import ReactNativeFeatureFlags from 'react-native/Libraries/ReactNative/ReactNativeFeatureFlags';

// Step 2: Enable pointer events in JavaScript
ReactNativeFeatureFlags.shouldEmitW3CPointerEvents = () => true;

// Step 3: Enable pointer event based hover events in Pressibility
ReactNativeFeatureFlags.shouldPressibilityUseW3CPointerEventsForHover = () =>

AppRegistry.registerComponent(appName, () => App);

In Android

You will also have to active the pointer events feature flag in Android, usually in the onCreate method in the root activity, which you will find at android/app/src/main/java/com/[app_name]/

// ...
// Step 1: Import ReactFeatureFlags
import com.facebook.react.config.ReactFeatureFlags;
// ...
  public void onCreate() {
    SoLoader.init(this, /* native exopackage */ false);
    if (!BuildConfig.DEBUG) {
    // Step 2: Activate the feature flag
    ReactFeatureFlags.dispatchPointerEvents = true;
    initializeFlipper(this, getReactNativeHost().getReactInstanceManager());

In iOS

Finally, you have to activate the feature flag for iOS in its initialization code. In the default React Native template, this will be in ios/[app_name]/ in the didFinishLaunchingWithOptions method:

// ...
// Step 1: Import the RCTConstants header from React
#import <React/RCTConstants.h>
// ...
- (BOOL)application:(UIApplication *)application didFinishLaunchingWithOptions:(NSDictionary *)launchOptions
  // ...
  // Step 2: Activate the feature flag

  [super application:application didFinishLaunchingWithOptions:launchOptions];

  return YES;

React Native pointer event use cases

The use cases for pointer events are similar to those for mouse events, touch events, and the events from other pointing devices — except that pointer events can handle them all.

Detecting pointer type

For a simple example, let’s determine the type of pointer device we are dealing with and find the x and y offset of the event in the View. Here is the code:

import React, {FC, useState} from 'react';
import {
} from 'react-native';

const DetectScreen: FC = () => {
  const [type, setType] = useState('Click on Blue');

  const onDown = (event: NativeSyntheticEvent<NativePointerEvent>): void => {
    const {
      nativeEvent: {offsetX, offsetY, pointerType},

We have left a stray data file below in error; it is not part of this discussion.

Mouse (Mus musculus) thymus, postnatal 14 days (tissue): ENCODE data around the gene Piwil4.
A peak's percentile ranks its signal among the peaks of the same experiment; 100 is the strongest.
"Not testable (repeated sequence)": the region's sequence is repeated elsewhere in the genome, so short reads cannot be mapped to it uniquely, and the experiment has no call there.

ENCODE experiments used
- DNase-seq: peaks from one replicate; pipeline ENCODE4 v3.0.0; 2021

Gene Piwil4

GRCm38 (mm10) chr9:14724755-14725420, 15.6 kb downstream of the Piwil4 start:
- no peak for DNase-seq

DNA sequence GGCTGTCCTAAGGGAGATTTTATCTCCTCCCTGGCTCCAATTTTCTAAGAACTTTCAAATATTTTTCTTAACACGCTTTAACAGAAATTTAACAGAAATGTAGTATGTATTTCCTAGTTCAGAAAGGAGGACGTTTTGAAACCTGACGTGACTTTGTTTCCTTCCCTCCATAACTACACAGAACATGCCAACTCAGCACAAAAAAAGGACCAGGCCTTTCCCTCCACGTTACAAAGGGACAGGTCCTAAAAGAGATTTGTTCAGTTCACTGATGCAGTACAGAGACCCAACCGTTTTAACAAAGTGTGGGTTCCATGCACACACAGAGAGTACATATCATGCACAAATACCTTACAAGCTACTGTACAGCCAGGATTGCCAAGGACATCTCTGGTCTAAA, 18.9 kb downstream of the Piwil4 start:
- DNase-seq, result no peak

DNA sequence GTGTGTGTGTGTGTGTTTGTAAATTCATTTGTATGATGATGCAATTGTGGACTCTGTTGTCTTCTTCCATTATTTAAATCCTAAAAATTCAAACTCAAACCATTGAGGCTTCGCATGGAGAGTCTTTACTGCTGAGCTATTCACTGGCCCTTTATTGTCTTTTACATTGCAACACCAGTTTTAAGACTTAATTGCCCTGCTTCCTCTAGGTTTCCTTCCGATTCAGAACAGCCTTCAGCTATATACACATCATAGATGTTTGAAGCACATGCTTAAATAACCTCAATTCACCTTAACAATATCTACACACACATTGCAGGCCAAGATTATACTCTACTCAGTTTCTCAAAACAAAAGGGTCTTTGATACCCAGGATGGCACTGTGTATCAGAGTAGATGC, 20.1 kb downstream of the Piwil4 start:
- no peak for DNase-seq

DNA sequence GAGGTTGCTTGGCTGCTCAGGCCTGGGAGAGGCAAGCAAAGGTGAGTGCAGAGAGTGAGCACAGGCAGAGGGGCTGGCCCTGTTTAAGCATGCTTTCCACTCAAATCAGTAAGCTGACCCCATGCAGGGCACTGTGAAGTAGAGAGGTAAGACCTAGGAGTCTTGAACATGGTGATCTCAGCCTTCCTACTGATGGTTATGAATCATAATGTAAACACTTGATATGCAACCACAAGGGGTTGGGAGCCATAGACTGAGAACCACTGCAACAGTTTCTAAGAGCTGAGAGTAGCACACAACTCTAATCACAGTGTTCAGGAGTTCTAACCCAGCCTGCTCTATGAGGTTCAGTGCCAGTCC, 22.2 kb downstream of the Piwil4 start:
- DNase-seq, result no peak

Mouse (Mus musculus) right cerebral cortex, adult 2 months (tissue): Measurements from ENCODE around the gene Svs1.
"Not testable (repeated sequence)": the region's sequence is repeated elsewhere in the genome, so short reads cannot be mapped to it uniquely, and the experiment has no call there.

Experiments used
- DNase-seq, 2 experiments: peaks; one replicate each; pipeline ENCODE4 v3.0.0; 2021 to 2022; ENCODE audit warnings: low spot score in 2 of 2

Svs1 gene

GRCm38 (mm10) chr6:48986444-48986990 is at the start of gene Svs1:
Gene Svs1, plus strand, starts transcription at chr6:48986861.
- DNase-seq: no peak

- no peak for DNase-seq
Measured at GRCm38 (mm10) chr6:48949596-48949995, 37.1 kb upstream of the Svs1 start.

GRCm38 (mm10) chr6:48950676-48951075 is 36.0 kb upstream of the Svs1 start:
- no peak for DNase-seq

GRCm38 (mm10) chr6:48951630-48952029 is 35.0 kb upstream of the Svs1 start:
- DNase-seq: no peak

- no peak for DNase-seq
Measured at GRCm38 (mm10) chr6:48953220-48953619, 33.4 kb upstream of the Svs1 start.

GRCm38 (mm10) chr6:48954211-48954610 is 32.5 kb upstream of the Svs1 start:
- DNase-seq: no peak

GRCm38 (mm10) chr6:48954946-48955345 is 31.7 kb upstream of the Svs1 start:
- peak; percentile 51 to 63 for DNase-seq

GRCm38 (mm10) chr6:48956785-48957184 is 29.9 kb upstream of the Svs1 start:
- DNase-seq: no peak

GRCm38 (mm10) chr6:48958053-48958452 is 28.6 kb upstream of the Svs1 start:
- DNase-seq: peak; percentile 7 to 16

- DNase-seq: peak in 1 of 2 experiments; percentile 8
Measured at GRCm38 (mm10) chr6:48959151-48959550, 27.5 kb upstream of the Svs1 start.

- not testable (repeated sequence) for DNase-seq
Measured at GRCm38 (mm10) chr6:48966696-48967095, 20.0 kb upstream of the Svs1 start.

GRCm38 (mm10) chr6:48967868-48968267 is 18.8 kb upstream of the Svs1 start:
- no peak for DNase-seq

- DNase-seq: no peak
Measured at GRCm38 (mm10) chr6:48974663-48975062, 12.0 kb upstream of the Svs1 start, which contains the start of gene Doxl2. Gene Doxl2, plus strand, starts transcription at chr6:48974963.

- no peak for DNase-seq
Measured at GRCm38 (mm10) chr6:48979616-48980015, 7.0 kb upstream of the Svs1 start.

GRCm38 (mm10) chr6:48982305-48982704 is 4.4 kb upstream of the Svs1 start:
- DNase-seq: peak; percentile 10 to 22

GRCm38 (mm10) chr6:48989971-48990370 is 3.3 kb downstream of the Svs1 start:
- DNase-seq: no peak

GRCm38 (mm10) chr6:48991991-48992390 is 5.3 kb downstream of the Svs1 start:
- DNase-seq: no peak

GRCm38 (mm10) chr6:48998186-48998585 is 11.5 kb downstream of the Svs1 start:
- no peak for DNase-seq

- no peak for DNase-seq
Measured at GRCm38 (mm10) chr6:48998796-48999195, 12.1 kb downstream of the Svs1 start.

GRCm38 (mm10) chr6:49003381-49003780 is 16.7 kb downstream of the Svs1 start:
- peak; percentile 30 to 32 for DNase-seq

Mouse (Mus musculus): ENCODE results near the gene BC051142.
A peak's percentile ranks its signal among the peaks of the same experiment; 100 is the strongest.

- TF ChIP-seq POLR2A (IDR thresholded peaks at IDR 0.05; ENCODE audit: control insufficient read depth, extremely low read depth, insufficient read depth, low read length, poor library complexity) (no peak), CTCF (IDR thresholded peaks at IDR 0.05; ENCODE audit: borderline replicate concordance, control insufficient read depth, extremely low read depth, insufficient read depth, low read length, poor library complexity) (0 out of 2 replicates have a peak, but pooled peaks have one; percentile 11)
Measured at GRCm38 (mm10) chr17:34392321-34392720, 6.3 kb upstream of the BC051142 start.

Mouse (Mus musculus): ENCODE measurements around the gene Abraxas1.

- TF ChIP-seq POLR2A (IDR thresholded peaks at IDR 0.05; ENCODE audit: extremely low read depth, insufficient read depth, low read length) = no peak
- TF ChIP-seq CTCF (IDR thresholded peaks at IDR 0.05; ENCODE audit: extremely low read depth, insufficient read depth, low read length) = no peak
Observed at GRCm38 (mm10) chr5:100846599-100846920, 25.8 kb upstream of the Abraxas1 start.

} = event;
    const message = `${pointerType} event at offset x:${offsetX} and y:${offsetY}`;

  return (
    <View style={styles.container}>
      <View style={}>
        <Text style={styles.label}>{type}</Text>
      <View style={styles.bottom} onPointerDown={onDown} />

const styles = StyleSheet.create({
  container: {
    flex: 1,
  top: {
    height: 200,
    backgroundColor: 'orange',
  bottom: {
    flexGrow: 1,
    backgroundColor: 'blue',
  label: {
    margin: 50,
    textAlign: 'center',
    color: '#fff',
    fontSize: 20,
    fontWeight: 'bold',

export default DetectScreen;

In this example, there are two views: one at the top to print a message and one at the bottom to capture pointer events. The bottom view is listening for the onPointerDown event. When any type of pointer is used in the view, it will execute the onDown function, which creates a message out of the pointerType, offsetX, and offsetY values from the event.nativeEvent property and updates the type state value, which is printed in the top view.

The properties you expect to see from a pointer event will be in the event.nativeEvent property. Here are some of the other properties you will find there:

    "altKey": false,
    "button": 0,
    "buttons": 0,
    "clientX": 47.5,
    "clientY": 415.5,
    "ctrlKey": false,
    "detail": 0,
    "height": 40,
    "isPrimary": true,
    "metaKey": false,
    "offsetX": 47.5,
    "offsetY": 15.5,
    "pageX": 47.5,
    "pageY": 415.5,
    "pointerId": 0,
    "pointerType": "touch",
    "pressure": 0.165,
    "screenX": 47.5,
    "screenY": 415.5,
    "shiftKey": false,
    "tangentialPressure": 0,
    "target": 14,
    "tiltX": 0,
    "tiltY": 0,
    "twist": 0,
    "width": 40,
    "x": 47.5,
    "y": 415.5

And here it is in action:

A demo showing how to detect the pointer type

Drawing apps